In Memoriam, Richy Flash | Letters | Chicago Reader

In Memoriam, Richy Flash 

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On October 18, Richard Wilson ["Hey, Richy Flash-Flash," August 13, 2004] succumbed to complications from AIDS, against which he had struggled, both physically and politically, for many years.

Richard was a man of many talents, most notably a genius for the art of photography. He possessed a peculiar ability to render himself invisible, a valuable skill for a photographer seeking candid shots, especially shots of celebrities in less-than-flattering situations. He was nevertheless aggressive with the practice of his art, as he was with the practice of his life. One paparazzi colleague recounts the tale of having the label of his Canon embossed on his forehead when Richard knocked him to the floor at Studio 54 in the 1970s; woe unto him who got between Richard and his shot. And woe unto anyone who got in the way of Richard's political agenda. From the Stonewall riot in the 60s to the Act Up demonstrations in the 80s, Richard was always in the thick of political causes which provoked his refined sense of justice. But consistent with his many contradictions, his aggressive practice sprang from a fundamentally dispassionate perspective. A serious Buddhist, the delicate, almost loving art he crafted belied the cunning skill required to produce it.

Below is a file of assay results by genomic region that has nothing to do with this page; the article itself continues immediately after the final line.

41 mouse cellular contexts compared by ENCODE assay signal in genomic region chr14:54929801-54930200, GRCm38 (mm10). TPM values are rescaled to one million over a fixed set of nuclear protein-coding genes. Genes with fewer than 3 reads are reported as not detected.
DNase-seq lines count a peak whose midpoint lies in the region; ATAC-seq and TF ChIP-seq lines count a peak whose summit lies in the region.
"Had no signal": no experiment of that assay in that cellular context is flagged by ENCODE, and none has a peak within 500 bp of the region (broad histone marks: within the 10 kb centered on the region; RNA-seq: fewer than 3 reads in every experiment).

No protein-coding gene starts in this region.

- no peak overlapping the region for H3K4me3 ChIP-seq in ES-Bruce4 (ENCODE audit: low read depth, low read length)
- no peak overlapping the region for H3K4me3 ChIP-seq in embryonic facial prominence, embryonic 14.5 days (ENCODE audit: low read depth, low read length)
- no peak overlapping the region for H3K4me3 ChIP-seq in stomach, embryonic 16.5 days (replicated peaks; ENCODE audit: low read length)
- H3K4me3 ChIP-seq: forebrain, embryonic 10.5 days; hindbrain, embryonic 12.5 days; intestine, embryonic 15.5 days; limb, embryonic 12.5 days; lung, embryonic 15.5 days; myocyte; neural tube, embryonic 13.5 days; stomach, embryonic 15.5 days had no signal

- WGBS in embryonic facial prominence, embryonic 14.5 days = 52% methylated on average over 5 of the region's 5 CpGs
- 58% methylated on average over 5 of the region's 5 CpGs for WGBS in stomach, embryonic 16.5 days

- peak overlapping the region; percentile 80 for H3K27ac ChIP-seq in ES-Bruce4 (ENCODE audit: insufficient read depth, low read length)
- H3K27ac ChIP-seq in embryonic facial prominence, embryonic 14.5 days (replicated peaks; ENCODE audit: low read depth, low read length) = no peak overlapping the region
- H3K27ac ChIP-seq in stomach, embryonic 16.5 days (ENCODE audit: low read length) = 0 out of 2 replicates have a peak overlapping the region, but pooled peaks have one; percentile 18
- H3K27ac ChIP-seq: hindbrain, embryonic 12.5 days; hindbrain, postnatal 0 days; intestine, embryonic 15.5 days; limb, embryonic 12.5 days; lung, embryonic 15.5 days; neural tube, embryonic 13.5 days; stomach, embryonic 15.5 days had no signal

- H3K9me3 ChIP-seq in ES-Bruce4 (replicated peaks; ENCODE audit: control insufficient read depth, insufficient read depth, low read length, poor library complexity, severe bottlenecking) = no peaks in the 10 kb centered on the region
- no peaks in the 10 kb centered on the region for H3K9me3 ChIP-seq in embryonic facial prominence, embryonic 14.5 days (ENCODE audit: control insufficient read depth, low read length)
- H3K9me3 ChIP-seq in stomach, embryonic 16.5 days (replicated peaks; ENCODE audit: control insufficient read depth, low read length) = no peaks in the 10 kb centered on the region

A small-town boy from central Illinois, Richard moved at the highest levels of New York society, but the midwest always took first place in his heart.

Openly gay before it was even safe to be out, Richard fathered three sons who, together with his grandson, were the pride of his life. Deeply introspective and seriously bookish, he could shout down the best his adversaries had to offer. His personality encompassed the wild extremes of human behavior, a feat which some at least consider the mark of true genius.

Many of his friends from his later years in Pilsen and Champaign will remember Richard as a professional pain in the ass. And we thank our lucky stars for professional pains in the ass like Richard. Richard made the world more honest, more real, more terribly, beautifully human. We will miss you, Richy Flash. Thanks for sneaking up on us and blinding us with your stunning beauty.

Jerry Boyle

Pilsen

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